According to the “Agricultural Prices” report released by the U.S. Department of Agriculture on Friday, the milk-feed profitability ratio was 1.55 in May, up slightly from 1.54 in April and 1.48 in March.
Regardless, things aren’t good when the ratio is this far below 2.0.
The all-milk price used in calculating May’s ratio rose, climbing from $19.50 per hundredweight in April to $19.80.
Yet, prices for soybeans and alfalfa hay rose, which offset the advantages of a higher milk price. Soybeans rose from $14.40 per bushel in April to $14.80 in May, while alfalfa hay rose from $215 per ton to $221 in May. The corn price fell slightly from $6.97 per bushel in April to $6.88 in May.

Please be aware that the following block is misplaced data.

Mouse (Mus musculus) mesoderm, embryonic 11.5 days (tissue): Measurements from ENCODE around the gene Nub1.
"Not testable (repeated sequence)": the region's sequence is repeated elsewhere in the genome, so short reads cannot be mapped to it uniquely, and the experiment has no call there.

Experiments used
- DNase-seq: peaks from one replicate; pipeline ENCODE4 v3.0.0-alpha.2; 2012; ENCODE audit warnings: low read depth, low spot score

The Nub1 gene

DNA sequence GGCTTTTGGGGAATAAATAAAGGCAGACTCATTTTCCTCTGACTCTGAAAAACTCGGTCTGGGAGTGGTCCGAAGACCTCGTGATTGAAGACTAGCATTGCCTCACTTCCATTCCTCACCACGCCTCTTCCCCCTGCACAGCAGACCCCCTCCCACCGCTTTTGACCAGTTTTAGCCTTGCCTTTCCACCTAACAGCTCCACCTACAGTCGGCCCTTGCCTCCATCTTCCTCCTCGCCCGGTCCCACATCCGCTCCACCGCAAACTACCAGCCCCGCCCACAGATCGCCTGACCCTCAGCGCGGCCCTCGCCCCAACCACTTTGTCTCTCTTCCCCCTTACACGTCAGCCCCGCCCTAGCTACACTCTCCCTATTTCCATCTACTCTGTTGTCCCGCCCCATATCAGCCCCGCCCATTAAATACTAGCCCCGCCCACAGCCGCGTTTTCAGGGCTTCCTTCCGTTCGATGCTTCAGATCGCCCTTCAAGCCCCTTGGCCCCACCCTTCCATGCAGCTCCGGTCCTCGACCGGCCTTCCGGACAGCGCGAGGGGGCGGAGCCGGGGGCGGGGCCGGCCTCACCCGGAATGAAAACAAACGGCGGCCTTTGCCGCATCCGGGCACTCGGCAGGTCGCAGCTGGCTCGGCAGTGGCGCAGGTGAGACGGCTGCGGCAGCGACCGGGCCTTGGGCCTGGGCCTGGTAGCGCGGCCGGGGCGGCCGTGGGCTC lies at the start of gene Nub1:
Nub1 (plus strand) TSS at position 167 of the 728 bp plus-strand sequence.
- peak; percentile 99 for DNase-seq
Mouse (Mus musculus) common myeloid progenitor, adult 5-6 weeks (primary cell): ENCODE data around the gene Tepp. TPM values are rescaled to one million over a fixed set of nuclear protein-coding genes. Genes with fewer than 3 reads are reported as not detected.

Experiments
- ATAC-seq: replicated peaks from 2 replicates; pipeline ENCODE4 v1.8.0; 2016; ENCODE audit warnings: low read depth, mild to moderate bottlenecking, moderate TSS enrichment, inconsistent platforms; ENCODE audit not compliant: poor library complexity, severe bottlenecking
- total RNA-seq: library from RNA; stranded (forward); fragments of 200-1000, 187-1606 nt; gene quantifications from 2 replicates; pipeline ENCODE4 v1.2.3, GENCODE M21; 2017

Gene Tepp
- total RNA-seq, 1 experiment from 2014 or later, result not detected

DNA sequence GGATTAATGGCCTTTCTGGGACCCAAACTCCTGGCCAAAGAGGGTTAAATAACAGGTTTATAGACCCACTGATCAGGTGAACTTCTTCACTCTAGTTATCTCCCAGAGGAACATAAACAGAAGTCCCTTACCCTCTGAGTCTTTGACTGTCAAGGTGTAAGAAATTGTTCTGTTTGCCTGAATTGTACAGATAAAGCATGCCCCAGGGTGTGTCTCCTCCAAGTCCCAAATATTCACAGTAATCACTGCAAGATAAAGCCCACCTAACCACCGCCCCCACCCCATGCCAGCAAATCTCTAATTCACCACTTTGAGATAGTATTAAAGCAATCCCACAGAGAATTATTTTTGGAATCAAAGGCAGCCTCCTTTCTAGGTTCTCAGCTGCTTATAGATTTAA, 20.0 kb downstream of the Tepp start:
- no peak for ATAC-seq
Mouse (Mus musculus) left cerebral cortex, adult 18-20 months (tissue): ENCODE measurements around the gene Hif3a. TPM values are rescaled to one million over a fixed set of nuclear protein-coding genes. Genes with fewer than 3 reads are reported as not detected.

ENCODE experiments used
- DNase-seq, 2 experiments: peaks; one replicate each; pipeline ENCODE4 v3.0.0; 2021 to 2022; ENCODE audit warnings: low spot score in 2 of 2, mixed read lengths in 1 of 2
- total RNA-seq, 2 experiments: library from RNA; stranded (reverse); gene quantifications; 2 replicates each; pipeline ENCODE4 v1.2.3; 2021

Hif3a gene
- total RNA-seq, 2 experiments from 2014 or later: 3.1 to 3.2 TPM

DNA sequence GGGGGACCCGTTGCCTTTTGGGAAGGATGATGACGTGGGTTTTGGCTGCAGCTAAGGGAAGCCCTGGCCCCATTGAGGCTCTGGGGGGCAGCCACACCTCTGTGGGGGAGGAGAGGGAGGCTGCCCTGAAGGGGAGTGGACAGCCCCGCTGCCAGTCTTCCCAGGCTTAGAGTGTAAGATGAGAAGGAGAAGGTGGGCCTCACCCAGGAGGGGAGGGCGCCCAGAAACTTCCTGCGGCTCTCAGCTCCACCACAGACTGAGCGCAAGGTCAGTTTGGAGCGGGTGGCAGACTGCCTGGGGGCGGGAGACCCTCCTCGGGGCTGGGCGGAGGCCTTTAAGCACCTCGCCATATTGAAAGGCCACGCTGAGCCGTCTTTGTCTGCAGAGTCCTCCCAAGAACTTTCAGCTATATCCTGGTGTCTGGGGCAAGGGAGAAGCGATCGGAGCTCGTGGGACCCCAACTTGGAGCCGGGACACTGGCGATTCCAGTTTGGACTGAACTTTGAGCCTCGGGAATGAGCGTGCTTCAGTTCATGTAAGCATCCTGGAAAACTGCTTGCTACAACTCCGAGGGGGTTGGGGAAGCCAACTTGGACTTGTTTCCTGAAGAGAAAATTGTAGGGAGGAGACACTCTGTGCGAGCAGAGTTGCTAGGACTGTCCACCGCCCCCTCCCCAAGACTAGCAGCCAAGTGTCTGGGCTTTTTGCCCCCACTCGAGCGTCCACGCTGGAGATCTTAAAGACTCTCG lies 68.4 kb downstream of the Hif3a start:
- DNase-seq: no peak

The milk-feed ratio is a rough measure of dairy profitability. It represents the pounds of 16-percent mixed dairy feed equal in value to 1 pound of whole milk. Therefore, with a 1.55 ratio in May, a dairy producer could buy 1.55 pounds of feed for every 1 pound of milk sold.
Some people question how valid the USDA’s milk-feed ratio is. See this story. But the USDA has been using the same formula for years, comparing the same commodities. Therefore, it can serve as a relative measure for comparing different points in time.